(Rick Hickman/American Press)
Last Modified: Thursday, August 07, 2014 1:30 PM
For now it is just a scare, but one that does send a message.
Drew Brees was held out of yet another practice Wednesday with a strained oblique. He has not practiced since last Friday.
The All-Pro quarterback missed the team scrimmage and his status for Friday night’s preseason opener in St. Louis is in question.
By all accounts the New Orleans offense struggled against its defense without Brees.
On the surface this is no big deal. Brees can breeze through the preseason needing little work.
He does need to get his timing down with the new receivers, but other than that, this is not something to worry about.
Or is it?
Any oblique injury is tricky. Add the advanced age of Brees (35) and you do have some concern.
No time to panic, but there is a lot on the line for the Saints and Brees.
This is a team whose window appears to be closing with each candle added to Brees’ birthday cake.
While their is little doubt he will be ready for the season opener, the injury serves as a reminder as to how fragile a run at any Super Bowl really is.
One hit to Brees and those dreams of a second championship are dashed.
The Saints are not alone in this dilemma. Every year front offices throughout the NFL hold their collective breath every time a mean, fast, huge defensive player gets near their star quarterback.
And every year some team’s title hopes go down the drain with that one big hit.
Few are able to survive such a loss. Green Bay managed to do so last year, but their QB, Aaron Rodgers, returned in time to save the day. Other clubs, such as the Cowboys, were not so lucky.
They lost their starter, Tony Romo, for the final game of the regular season with the playoffs on the line. Dallas lost.
It should be noted the Cowboys lost the two previous seasons when in the same position on the final day with a healthy Romo, so maybe in Dallas the point is moot.
Not so throughout the rest of the league.
Quarterbacks are the most important player on the field at the pro level. When they are lost it shows.
In New Orleans it is even a bigger deal.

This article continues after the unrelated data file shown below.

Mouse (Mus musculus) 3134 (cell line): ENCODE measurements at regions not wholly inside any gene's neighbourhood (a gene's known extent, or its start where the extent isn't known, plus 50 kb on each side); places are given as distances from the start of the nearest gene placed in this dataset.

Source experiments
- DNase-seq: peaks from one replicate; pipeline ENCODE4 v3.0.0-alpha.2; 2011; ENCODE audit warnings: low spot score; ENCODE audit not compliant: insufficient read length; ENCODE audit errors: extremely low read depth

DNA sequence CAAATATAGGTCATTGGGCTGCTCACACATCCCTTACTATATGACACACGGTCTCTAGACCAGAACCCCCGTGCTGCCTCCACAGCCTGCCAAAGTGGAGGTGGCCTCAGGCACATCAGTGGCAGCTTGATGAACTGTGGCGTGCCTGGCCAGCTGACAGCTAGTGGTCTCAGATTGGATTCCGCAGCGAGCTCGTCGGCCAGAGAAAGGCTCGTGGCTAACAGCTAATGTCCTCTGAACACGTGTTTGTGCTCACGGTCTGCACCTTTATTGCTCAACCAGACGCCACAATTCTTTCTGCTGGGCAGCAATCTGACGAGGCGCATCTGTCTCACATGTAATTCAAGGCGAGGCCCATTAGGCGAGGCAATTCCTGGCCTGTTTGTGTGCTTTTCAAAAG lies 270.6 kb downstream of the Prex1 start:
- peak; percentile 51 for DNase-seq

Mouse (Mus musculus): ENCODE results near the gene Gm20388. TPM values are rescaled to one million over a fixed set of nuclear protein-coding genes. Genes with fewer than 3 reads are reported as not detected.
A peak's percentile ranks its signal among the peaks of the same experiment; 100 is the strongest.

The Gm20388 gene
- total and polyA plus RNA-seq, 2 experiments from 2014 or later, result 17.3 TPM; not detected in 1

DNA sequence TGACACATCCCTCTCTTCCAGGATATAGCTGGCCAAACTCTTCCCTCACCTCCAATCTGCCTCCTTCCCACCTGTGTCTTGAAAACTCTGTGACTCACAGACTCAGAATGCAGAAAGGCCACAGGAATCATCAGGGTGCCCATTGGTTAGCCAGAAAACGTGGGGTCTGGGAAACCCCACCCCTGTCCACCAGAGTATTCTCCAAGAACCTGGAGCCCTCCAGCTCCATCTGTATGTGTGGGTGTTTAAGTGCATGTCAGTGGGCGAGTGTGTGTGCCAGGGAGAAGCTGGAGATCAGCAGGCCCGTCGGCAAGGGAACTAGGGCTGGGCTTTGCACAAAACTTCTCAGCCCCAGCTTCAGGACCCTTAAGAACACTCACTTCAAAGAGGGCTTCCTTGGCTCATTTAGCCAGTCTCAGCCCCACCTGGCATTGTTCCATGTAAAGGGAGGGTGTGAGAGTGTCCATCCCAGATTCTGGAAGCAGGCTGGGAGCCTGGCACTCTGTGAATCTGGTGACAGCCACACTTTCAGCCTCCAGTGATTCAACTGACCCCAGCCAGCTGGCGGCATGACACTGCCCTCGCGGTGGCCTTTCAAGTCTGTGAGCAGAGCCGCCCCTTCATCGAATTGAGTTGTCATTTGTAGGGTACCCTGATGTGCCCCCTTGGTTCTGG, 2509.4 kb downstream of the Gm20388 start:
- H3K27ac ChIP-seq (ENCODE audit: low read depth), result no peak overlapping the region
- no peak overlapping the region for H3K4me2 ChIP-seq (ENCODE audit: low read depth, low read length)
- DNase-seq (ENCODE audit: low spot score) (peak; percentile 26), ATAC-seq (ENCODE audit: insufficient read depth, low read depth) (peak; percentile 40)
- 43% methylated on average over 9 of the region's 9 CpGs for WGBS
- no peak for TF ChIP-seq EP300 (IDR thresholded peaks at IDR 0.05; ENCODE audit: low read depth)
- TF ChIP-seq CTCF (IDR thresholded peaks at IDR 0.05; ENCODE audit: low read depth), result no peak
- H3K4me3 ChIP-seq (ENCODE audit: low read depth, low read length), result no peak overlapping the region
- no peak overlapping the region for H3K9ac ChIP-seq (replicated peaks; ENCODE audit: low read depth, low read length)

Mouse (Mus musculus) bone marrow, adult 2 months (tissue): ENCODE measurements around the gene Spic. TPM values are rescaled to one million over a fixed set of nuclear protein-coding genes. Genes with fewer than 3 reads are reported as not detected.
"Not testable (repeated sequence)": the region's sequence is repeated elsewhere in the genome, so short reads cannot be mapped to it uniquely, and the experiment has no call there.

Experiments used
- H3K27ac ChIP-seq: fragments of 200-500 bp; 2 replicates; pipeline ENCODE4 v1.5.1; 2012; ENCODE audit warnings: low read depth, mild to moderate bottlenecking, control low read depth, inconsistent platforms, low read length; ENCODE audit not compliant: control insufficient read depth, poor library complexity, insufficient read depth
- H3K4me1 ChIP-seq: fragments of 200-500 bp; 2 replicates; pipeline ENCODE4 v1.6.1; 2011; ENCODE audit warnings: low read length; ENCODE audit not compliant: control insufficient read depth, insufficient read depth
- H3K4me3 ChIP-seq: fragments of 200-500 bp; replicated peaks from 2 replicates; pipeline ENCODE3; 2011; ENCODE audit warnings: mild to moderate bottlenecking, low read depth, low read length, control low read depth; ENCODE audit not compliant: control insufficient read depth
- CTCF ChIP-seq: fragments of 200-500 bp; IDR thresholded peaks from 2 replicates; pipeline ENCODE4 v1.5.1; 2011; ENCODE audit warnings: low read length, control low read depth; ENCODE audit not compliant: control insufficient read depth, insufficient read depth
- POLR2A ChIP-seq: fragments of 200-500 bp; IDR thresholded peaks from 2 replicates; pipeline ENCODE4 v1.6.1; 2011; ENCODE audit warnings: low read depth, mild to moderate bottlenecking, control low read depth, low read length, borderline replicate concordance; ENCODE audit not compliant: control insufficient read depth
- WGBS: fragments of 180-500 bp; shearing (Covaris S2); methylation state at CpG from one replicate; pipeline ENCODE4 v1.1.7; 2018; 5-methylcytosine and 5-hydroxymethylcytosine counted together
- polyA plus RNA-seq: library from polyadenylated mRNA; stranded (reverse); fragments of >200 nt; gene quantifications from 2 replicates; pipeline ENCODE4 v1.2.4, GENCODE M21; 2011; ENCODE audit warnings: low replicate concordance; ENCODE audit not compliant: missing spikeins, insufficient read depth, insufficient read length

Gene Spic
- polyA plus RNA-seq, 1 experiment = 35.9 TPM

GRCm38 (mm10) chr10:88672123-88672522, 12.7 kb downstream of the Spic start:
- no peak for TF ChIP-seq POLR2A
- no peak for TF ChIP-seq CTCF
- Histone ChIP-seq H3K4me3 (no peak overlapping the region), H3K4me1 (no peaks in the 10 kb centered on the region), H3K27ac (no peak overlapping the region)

Perhaps no team outside of Denver counts on its quarterback to do more than the Saints. Brees is the captain of the good ship New Orleans.
It is he who runs the show, giving life to the ideas of head coach Sean Payton.
Most importantly there is no backup plan if Brees goes down.
Granted, there is a backup quarterback, but Luke McCown isn’t even the best quarterback in his family, so asking him to take over for one of the best in the game is a tall task indeed.
Then again, Kurt Warner came out of nowhere to become a star.
This is not intended to send Who Dat Nation into a panic, or to send Saints fans to their roof tops inches away from leaping to the street in despair.
This is just to point out the facts about all that can go wrong in a season before everything ends up right.
Making the playoffs is one thing, winning a title is another.
Champions have to be more than good, they must be lucky.
The ball must bounce right, a call must go their way at the right time and the stars must stay healthy.
There is no bigger star in football than Brees so for the Saints and their fans he must stay healthy to have any chance at winning.
It is a long season, one that has high hopes for the Saints as they try to make it back to the playoffs and a second Super Bowl.
But it will prove to be a lot longer if they were to lose Brees.
This injury serves as a warning to that fact.
Jim Gazzolo is managing sports editor. Email him at firstname.lastname@example.org